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GARY KLEIMAN - Islet Cell Recipient


Gary Kleiman, born in New York in 1953, has been an advocate for research toward a cure for diabetes for more than three decades.


Now, Executive Director of Medical Development at the University of Miami's Diabetes Research Institute, Kleiman has testified before the House of Representatives Sub-Committee on Health and at the Capitol Summit for Diabetes Research about the need for increased diabetes research funding.  He has written and been featured in magazines and newspaper articles and has made numerous appearances on local and national radio and television talk and news shows to discuss the impact of diabetes and research progress.   Kleiman's autobiography No Time To Lose (1983, William Morrow & Co., Inc.) is an account of his extraordinary life and achievements while coping with some of diabetes' most severe complications.  Diagnosed with the disease at age six, he developed diabetic retinopathy by age 18 and was among the first to be treated with argon laser which has become the standard treatment for this eye disease.  Later, at age 28, he required a kidney transplant and again, he was among the first to use a new immune suppressive drug, cyclosporine, to prevent rejection of his mother's kidney.  In 2001 a second transplant was needed.  His brother, Glenn, donated one of this kidney's.  On November 1, 2002 Kleiman received an infusion of insulin-producing islets which for the first time since 1960 freed him of insulin injections.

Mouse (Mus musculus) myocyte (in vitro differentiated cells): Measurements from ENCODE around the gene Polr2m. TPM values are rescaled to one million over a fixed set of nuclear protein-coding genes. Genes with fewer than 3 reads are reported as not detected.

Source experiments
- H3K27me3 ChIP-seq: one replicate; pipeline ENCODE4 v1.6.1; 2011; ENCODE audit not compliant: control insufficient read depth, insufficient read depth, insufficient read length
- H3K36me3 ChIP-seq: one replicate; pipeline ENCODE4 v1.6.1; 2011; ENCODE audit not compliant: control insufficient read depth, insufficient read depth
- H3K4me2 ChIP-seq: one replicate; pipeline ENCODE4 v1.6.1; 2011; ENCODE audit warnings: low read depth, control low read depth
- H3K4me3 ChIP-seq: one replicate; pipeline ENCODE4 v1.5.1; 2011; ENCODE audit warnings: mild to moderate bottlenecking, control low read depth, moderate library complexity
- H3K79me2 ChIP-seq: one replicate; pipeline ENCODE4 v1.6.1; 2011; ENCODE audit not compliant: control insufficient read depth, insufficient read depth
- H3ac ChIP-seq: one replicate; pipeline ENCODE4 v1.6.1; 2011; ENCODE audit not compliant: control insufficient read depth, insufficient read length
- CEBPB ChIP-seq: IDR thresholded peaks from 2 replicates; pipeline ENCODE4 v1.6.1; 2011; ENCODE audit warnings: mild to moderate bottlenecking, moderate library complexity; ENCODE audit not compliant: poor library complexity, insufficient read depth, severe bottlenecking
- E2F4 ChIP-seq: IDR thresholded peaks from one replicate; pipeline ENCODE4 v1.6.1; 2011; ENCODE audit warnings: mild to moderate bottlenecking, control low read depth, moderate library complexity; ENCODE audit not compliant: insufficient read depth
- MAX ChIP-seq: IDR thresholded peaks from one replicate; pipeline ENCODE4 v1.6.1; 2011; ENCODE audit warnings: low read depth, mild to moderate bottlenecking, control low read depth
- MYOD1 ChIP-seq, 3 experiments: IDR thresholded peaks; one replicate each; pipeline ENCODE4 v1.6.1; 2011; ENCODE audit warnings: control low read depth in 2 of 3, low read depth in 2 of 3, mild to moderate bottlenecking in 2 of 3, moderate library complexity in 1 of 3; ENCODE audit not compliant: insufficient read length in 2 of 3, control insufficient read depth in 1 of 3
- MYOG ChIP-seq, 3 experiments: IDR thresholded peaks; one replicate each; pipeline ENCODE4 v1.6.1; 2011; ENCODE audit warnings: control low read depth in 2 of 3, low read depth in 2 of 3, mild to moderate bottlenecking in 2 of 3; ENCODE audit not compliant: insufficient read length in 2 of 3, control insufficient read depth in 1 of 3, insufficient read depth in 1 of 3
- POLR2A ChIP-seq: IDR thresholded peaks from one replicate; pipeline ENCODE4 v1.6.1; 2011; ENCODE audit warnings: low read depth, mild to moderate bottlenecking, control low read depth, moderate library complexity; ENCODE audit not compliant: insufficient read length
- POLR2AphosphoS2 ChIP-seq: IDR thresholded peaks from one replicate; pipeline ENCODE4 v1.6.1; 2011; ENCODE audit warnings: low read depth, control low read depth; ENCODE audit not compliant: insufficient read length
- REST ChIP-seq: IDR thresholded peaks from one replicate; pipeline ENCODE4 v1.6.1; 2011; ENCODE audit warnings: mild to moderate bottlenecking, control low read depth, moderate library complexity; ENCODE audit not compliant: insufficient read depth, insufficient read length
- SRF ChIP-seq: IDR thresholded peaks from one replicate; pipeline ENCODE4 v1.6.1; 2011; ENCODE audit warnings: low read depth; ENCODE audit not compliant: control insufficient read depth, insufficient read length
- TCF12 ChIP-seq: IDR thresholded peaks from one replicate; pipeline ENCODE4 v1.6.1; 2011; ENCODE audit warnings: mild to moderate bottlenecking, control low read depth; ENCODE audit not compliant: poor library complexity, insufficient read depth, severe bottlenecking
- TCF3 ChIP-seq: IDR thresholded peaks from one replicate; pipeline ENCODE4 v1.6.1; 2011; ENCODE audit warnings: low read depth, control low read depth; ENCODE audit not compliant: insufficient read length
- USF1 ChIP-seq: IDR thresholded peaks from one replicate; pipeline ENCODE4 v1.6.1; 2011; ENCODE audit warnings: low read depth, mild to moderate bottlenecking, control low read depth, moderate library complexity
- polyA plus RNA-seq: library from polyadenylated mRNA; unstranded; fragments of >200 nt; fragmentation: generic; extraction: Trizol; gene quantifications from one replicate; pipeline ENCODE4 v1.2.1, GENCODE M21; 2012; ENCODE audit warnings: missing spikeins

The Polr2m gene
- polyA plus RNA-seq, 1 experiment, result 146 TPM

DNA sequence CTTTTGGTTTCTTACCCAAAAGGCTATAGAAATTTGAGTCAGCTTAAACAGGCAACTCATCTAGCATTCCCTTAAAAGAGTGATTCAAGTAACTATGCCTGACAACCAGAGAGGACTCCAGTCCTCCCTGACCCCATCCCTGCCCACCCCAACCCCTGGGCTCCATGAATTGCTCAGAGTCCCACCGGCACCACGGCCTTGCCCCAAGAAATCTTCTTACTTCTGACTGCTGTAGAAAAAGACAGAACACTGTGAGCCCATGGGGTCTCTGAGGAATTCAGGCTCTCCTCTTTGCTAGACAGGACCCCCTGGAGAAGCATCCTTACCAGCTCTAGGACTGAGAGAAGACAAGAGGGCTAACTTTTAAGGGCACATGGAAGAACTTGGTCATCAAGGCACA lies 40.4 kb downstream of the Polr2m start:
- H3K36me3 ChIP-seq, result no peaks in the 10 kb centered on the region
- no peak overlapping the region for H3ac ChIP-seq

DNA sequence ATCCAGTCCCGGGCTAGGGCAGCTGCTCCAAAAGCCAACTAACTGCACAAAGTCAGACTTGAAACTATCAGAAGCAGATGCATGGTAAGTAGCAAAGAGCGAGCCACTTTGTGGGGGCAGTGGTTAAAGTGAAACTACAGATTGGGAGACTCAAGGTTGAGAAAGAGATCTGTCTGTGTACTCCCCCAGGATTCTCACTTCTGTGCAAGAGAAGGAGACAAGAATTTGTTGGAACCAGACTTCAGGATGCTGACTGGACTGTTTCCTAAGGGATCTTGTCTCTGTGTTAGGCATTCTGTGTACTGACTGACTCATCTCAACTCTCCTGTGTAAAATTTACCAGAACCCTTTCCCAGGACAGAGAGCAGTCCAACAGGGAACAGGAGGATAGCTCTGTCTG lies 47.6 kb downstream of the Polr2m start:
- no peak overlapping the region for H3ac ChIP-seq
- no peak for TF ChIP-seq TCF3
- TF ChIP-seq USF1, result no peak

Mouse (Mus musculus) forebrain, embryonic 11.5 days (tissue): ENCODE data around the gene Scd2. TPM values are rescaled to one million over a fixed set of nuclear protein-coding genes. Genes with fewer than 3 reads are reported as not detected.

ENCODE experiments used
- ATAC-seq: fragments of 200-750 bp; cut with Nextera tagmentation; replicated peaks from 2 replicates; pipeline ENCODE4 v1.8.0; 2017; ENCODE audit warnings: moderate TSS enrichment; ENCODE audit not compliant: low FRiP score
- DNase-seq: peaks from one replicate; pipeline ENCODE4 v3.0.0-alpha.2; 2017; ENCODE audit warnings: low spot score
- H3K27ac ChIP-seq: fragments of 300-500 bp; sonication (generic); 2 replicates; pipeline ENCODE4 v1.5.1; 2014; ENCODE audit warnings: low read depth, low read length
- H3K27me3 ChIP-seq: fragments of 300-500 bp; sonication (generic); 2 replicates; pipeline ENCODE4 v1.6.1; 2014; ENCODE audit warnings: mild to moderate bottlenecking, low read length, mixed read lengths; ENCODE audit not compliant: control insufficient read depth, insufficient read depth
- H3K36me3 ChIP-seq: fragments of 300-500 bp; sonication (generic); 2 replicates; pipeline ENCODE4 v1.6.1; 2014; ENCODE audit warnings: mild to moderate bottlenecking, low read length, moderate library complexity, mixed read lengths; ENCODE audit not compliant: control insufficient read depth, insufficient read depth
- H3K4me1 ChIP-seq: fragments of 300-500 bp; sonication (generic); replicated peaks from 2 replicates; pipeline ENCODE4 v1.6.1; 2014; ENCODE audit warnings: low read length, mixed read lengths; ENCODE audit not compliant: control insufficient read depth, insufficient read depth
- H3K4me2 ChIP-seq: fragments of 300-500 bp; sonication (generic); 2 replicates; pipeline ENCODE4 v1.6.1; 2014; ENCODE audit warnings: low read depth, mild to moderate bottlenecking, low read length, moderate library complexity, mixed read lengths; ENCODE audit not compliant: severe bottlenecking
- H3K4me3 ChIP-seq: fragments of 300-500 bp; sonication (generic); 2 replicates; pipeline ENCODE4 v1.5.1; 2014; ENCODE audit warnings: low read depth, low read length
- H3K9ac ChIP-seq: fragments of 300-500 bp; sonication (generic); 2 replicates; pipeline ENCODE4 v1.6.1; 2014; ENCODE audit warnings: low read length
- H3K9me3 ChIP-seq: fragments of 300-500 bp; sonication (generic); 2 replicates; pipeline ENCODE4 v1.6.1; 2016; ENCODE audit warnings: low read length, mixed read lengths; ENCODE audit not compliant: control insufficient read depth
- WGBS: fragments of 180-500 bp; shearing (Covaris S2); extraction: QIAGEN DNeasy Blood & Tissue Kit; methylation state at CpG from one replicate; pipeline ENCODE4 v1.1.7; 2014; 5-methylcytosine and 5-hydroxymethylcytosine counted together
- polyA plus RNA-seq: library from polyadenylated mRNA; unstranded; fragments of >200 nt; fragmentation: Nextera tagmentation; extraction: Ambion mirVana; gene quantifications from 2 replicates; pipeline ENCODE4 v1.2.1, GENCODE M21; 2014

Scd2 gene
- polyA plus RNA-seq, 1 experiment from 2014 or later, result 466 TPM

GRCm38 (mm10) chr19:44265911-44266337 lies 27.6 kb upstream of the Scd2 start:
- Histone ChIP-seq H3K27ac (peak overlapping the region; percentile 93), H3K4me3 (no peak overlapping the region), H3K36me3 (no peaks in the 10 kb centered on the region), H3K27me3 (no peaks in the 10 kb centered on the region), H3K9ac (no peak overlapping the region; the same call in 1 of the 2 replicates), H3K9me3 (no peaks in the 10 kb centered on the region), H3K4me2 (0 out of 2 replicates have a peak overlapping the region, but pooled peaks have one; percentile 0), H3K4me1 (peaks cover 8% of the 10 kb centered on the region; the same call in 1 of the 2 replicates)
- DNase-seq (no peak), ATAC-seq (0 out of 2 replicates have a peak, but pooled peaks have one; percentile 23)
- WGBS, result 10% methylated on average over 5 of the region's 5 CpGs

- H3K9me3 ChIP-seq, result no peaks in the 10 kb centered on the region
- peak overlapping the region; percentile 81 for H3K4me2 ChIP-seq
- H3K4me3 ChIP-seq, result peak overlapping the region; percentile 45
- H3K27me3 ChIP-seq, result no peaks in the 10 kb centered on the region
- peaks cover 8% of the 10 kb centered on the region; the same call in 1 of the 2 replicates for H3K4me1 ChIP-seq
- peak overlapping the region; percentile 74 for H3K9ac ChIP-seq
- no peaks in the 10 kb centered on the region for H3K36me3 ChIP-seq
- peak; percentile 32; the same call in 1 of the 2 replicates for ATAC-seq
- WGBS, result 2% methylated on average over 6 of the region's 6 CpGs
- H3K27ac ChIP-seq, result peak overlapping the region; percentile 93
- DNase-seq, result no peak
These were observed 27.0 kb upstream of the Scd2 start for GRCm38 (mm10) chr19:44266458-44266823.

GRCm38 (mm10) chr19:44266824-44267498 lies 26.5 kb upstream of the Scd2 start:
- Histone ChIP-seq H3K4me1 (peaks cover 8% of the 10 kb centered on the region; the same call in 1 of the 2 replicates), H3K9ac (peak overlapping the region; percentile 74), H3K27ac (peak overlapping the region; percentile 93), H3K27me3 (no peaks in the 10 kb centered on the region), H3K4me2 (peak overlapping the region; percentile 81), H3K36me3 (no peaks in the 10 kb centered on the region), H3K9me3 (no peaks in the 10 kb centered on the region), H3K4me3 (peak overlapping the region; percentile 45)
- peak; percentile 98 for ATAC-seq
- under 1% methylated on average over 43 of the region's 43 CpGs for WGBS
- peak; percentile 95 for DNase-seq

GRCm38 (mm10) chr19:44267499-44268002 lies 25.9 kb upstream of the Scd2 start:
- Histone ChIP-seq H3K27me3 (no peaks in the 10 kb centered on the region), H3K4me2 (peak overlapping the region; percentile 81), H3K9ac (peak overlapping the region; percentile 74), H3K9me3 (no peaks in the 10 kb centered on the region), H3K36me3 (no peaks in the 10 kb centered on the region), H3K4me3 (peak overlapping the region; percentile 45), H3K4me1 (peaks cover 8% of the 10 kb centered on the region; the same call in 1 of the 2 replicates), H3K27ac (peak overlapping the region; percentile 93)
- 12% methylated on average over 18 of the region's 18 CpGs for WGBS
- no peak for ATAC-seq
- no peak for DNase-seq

Although diabetes complications prevented his graduation, Kleiman attended Syracuse University as an art major, and played varsity tennis.  He went on to become a recognized and accomplished sculptor with numerous commissioned works to his credit, including The International Pisart Vision Award sponsored by the Lighthouse for the Blind in New York.


In 1972, diabetes complications led Kleiman's parents to what was then a small but highly reputable diabetes program at the University of Miami.  The Kleiman’s went on to become one of the Diabetes Research Institute Foundation's founding families and remain vocal in their support of the Institute.


In 1978, Gary himself began working for the Diabetes Research Institute as a youth counselor and diabetes camp coordinator.  He went on to serve on the Board of Trustees of Eagle's Nest Camp for Children with Diabetes in North Carolina.  Later, Kleiman coordinated flights for donor organ procurement and served as managing editor for Pathways, a diabetes research magazine for lay readers.


Kleiman worked closely with the leadership of the Building and Construction Trades Department of the AFL-CIO as they financed and built the state-of-the-art building which today houses the Diabetes Research Institute.  The internationally recognized institution, located at the University of Miami School of Medicine, was completed and inaugurated in 1994.  Today, Kleiman helps lead the institute's national fundraising and public affairs activities.  He lives in Miami with his wife, Chris and two young sons, Ben and Daniel.


Sun-Sentinel staff photo/Anastasia Walsh

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